Based  on how much of these heavy  elements came out of the  explosion, astronomers estimate  that the original star must  have been about two hundred  times more massive than the  Sun. And to explain the weird  pattern in its light, they think  2007bi was one of the first  conclusive examples of a  pair instability supernova.  When such a massive star  nears the end of its life, the  fusion in its core creates  particles of light that are more  energetic than usual. In fact,  this light has so much energy  that it can randomly transform  into matter.

Each particle of  light turns into a pair of  subatomic particles, like electrons  and positrons. And that matter  doesn’t transfer heat as well  as light does. So all of a  sudden, the temperature in the  core starts dropping.

And the  core starts shrinking. It keeps  shrinking until it can literally  shrink no more. The atoms get  shoved so close together, they  fuse rapid-fire into iron,  leading to an explosion so  powerful that the core is blown  to smithereens, leaving  nothing behind. 2007bi was so  violent, the star kind of got  turned inside-out.

That would  explain the lack of a hydrogen  and helium signal in the light  we see from

Earth: The heavier  layers swapped with them,  concealing their presence.  2007bi was wild, one of the  largest explosions humans  have ever measured. But that’s  not the most extreme kind of  pair instability out there. The  supernova 2016aps is in the  running for the brightest  supernova ever detected, when  you account for distance.  That title is hard to define,  so the belt is always changing  hands. But all told, it  released about fifteen times the  energy our Sun will emit over  its whole lifetime.

To shine so  brightly, it must have been  surrounded by a dense cloud of  hydrogen, probably at least  a few dozen Suns’ worth. All  that gas would help trap the  light and matter bouncing  around inside, instead of  letting it spread out and cool  everything down. If you’re  keeping track, that’s a lot like  what happened with the supernova in 1054.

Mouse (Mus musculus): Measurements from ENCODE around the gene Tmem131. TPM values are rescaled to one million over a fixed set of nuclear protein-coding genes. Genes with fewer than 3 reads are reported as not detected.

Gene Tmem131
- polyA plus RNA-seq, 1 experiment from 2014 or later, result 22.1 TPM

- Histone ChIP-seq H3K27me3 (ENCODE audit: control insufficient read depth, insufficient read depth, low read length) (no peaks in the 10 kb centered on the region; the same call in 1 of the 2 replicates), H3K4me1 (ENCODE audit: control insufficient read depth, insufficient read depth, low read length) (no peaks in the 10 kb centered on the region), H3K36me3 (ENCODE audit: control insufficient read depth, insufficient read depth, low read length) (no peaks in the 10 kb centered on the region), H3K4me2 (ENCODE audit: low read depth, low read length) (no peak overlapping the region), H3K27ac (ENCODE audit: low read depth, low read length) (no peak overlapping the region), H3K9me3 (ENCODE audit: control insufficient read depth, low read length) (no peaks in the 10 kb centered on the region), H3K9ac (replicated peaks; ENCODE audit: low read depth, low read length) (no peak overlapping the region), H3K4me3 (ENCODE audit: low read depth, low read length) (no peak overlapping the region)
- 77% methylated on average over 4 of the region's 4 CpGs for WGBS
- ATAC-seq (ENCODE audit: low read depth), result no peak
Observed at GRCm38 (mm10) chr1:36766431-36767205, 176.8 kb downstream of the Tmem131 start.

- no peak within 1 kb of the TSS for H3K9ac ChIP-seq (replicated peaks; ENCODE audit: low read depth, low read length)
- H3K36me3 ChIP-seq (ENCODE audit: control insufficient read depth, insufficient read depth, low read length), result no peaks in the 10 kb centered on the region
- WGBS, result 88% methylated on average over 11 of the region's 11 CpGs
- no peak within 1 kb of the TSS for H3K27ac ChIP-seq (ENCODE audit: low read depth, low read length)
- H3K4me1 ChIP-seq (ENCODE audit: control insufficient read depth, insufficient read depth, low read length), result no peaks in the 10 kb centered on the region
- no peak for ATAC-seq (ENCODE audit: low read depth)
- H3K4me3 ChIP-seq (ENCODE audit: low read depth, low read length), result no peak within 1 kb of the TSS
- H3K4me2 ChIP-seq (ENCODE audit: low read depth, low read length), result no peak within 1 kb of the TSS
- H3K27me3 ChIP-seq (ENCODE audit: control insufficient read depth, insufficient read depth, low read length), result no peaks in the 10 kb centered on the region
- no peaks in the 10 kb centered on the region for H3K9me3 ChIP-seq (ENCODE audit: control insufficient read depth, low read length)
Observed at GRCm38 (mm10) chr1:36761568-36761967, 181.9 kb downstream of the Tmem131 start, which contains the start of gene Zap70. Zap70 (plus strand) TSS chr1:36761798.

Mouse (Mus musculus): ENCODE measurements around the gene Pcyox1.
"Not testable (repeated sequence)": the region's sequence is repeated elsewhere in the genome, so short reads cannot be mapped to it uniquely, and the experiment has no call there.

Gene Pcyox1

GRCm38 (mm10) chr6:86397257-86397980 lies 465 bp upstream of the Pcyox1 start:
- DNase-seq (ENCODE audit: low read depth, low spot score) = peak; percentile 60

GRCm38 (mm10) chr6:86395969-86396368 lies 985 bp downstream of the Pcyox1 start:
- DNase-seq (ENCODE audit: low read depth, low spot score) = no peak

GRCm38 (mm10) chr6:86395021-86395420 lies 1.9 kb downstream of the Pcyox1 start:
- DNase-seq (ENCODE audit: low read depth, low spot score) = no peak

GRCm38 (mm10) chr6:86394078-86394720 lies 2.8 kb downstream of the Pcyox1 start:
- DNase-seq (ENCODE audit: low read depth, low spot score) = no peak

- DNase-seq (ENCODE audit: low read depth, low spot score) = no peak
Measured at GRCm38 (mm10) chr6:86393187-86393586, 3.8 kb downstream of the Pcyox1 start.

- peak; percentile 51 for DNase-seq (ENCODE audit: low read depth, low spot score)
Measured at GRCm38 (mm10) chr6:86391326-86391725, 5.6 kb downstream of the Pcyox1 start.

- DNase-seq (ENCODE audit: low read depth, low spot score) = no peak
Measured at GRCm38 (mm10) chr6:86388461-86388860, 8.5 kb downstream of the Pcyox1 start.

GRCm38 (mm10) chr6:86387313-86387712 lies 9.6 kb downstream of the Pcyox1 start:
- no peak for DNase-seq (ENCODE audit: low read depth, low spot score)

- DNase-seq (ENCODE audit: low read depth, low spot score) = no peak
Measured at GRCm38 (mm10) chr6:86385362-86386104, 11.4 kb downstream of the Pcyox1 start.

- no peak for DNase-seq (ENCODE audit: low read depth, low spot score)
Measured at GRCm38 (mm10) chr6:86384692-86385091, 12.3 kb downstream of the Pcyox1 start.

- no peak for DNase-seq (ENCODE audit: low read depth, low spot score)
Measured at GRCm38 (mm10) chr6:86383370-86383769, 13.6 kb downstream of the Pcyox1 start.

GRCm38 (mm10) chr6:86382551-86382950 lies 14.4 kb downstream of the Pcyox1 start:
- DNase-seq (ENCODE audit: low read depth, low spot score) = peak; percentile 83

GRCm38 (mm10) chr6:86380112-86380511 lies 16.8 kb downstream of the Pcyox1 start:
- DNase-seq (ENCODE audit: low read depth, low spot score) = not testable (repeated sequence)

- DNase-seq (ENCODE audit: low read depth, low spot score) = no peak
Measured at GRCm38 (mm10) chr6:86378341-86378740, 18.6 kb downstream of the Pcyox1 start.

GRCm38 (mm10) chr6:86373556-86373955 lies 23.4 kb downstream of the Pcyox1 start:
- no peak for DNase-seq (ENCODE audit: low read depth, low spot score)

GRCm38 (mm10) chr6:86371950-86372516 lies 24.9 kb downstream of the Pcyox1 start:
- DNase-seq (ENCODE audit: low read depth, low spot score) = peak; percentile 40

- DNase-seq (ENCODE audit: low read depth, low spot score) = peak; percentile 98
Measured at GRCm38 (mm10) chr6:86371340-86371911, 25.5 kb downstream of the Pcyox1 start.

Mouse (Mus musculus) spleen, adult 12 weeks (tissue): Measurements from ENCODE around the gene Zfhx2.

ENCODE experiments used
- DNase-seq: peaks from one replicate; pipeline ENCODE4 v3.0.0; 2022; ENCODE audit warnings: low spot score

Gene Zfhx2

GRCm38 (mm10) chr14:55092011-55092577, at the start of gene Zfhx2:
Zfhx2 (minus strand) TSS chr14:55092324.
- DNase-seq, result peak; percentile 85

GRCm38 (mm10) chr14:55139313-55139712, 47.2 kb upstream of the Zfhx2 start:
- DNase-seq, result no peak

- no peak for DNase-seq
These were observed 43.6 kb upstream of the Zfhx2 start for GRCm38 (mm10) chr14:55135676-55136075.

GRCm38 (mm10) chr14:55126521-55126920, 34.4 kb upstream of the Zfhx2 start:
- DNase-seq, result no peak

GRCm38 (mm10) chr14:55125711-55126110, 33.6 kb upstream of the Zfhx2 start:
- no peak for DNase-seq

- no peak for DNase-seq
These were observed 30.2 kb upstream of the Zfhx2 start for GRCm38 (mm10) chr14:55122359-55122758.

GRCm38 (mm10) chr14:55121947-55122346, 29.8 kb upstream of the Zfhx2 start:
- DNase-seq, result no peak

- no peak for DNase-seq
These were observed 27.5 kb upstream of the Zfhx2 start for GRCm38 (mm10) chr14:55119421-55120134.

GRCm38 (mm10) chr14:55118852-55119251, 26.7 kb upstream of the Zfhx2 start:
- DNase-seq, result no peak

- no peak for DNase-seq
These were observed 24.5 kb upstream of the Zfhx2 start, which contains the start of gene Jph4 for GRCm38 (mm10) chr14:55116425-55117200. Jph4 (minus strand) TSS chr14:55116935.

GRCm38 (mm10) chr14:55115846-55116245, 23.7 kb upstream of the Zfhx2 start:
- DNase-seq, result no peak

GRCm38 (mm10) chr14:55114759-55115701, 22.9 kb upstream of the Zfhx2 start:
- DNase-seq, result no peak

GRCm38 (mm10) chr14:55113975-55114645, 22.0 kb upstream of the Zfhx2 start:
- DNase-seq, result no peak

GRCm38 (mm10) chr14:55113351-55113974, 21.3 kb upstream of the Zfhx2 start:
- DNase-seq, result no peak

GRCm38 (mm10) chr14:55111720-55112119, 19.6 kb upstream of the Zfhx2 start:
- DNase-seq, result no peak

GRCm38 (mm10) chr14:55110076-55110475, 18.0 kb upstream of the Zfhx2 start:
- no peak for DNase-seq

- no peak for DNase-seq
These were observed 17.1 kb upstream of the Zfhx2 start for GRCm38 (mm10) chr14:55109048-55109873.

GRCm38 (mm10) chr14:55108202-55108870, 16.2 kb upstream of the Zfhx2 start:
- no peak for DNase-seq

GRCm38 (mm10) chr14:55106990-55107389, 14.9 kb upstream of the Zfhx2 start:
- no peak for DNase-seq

To some astronomers, the story stops there.   Having lots of gas around a big, exploding   star keeps the party going longer than you’d expect. Meanwhile,   other astronomers think there must have been more to the story. One team  proposed it was thanks to pair  instability, like we saw with  2007bi.

But because the star  behind 2016aps wasn’t as  massive as the one behind  2007bi, it took time for the  catastrophe to build up. Instead  of happening all at once,  light would have transformed  into pairs of subatomic  particles in fits and starts,  maybe over hundreds or  thousands of years. After a  series of super-bright flashes  that each had as much energy  as a typical supernova, one  final bout of pair production  would have done everything in.  Astronomers call it a pulsational pair instability  supernova.

It’s the extreme  version of an already extreme  cosmic event. We’re lucky  2016aps happened three billion  light years away. But for our  final entry, we need to bring  things back a lot closer to  home.

In 1006, astronomers  around the world saw what  was possibly the brightest  supernova in recorded history.  At its peak, it outshone  every star and planet in the  night sky, and it remained  visible for two and a half  years. In the 1960s, astronomers  finally found the nebula that  this explosion produced. It’s  called “Supernova Remnant  SN 1006” and it’s about 7100  light years from us.